Insight - Unsung Heroes

At this year’s AES show, attendeeswill have a rare opportunity tocatch a screening of The WreckingCrew, which documents an elitegroup of session musicians whoformed the backbone of hundredsof hits that came out of L.A. inthe ’60s and ’70s.

At this year’s AES show, attendees will have a rare opportunity to catch a screening of The Wrecking Crew, which documents an elite group of session musicians who formed the backbone of hundreds of hits that came out of L.A. in the ’60s and ’70s. If you’ve heard records by the Beach Boys, Frank Sinatra, The Byrds, Simon and Garfunkel, or the Mamas and the Papas, you’ve heard the Wrecking Crew.

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Though the film pays tribute to the immense talent and versatility of these players, its larger point is this: Despite their prolific careers, there had never been any real acknowledgment of their impact on these songs that are so deeply woven into our culture.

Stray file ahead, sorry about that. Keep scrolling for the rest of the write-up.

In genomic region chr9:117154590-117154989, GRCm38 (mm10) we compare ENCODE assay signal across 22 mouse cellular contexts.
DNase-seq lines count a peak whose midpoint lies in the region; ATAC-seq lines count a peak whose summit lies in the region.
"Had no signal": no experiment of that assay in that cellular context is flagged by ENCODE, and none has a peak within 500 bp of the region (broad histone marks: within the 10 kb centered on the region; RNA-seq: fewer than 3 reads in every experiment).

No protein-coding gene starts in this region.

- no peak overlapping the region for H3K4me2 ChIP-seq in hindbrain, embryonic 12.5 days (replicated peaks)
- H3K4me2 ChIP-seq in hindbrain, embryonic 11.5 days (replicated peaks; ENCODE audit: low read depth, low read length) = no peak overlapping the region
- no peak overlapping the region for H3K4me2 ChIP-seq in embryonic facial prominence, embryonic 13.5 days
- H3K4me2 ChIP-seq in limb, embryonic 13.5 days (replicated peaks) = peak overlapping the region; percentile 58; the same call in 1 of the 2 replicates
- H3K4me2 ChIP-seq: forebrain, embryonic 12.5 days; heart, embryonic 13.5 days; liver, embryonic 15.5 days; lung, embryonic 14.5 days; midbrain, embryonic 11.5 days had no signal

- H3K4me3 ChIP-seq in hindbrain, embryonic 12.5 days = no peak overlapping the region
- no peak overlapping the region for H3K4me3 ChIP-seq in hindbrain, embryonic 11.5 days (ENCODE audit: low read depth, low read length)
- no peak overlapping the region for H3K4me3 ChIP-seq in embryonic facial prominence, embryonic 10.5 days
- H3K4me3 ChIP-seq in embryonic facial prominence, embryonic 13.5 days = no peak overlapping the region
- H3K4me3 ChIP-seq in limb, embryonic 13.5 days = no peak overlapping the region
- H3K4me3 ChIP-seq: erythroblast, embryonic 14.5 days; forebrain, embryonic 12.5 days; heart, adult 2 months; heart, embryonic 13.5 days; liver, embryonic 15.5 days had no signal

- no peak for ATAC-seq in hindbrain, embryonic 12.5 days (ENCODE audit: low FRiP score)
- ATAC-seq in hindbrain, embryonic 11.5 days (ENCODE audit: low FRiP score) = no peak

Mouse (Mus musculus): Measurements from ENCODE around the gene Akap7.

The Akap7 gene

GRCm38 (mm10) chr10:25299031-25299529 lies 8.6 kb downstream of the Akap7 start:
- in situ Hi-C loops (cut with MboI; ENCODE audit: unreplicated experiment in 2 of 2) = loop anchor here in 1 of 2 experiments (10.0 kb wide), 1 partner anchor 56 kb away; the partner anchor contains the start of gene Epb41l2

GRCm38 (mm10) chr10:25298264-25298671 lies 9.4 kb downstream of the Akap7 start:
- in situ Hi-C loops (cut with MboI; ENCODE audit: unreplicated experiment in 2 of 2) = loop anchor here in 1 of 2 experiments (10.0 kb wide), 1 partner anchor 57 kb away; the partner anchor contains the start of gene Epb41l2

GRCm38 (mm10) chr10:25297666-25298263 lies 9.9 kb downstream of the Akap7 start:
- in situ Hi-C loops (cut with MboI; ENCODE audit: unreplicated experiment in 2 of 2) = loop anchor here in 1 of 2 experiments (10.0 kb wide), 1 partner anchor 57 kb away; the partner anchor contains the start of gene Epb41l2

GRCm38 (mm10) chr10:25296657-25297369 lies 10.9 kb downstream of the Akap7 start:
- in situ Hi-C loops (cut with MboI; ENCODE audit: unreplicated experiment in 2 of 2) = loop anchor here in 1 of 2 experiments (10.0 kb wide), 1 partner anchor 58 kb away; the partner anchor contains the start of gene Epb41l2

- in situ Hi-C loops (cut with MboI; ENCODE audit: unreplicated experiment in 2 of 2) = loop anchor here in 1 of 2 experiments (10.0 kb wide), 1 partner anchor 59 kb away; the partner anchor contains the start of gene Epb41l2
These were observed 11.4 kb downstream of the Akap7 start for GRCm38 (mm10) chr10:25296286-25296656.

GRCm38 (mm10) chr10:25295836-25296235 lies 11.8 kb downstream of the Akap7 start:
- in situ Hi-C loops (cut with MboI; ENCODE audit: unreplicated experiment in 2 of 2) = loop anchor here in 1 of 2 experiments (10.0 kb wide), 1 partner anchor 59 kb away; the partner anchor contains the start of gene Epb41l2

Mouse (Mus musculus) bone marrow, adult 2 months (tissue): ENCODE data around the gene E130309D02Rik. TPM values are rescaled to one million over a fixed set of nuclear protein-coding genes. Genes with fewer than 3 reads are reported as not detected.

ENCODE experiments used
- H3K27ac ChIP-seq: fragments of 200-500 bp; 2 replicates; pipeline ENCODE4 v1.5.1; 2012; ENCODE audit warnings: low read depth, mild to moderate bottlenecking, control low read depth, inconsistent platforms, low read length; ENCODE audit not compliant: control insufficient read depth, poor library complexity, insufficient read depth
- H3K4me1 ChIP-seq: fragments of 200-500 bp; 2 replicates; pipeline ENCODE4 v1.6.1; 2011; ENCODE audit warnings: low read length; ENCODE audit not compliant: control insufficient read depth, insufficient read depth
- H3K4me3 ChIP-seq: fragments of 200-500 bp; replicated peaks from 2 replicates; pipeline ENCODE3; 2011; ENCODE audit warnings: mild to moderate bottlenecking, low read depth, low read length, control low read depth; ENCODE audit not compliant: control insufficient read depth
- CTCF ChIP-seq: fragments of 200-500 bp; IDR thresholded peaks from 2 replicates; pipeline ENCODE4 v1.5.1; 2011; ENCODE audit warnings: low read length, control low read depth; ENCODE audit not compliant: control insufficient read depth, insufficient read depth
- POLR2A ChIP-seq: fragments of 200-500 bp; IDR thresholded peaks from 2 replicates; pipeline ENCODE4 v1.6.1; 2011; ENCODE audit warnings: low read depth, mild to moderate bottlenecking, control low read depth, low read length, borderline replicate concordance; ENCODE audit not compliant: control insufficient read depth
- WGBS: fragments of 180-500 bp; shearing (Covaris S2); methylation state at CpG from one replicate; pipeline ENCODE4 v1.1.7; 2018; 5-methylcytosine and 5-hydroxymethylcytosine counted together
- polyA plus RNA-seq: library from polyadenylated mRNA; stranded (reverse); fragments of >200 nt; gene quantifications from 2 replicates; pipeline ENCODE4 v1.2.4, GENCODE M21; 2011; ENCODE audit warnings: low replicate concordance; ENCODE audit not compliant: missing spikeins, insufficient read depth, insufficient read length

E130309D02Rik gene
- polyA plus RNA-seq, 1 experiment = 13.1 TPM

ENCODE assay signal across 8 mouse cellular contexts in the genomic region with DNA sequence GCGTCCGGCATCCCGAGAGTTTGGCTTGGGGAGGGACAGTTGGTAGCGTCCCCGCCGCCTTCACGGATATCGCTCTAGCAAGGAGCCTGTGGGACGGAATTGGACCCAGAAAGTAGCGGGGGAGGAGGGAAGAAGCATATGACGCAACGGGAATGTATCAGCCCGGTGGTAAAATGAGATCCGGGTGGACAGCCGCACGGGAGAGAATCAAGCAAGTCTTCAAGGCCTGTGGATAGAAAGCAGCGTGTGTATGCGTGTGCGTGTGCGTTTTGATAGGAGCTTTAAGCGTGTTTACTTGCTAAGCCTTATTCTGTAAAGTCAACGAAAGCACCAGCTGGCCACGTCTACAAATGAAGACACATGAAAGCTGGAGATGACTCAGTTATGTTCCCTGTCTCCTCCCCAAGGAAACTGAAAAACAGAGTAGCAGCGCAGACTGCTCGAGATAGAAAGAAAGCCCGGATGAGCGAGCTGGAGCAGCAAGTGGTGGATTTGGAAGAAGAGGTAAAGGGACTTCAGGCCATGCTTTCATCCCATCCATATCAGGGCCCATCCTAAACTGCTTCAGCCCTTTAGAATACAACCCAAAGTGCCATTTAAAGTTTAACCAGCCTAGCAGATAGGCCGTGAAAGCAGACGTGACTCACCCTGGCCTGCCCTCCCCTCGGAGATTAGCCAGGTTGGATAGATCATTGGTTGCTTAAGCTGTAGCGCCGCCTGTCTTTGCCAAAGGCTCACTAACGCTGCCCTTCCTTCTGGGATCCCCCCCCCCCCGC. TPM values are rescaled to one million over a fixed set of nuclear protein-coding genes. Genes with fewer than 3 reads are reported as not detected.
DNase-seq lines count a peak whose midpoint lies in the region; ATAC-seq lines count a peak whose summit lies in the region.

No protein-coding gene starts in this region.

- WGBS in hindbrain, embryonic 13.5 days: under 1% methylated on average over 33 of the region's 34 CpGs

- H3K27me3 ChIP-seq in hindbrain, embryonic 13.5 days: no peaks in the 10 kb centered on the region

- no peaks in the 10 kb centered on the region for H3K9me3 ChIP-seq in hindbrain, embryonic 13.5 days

Recorded music is a collaborative art form built on the contributions of songwriters, artists, producers, and engineers. And in the age of digital delivery, though you think it would be easier to track information, those working behind the scenes are actually in danger of losing the recognition that they deserve—which impacts not just their livelihood, but their story. Fortunately, organizations such as The Recording Academy are making great strides campaigning for practices that ensure everyone receives credit, for our paychecks and for posterity. But these initiatives need your support. Read “State of Play” on page 12 to find out how you can get involved. Make sure your story is told.

Sarah Jones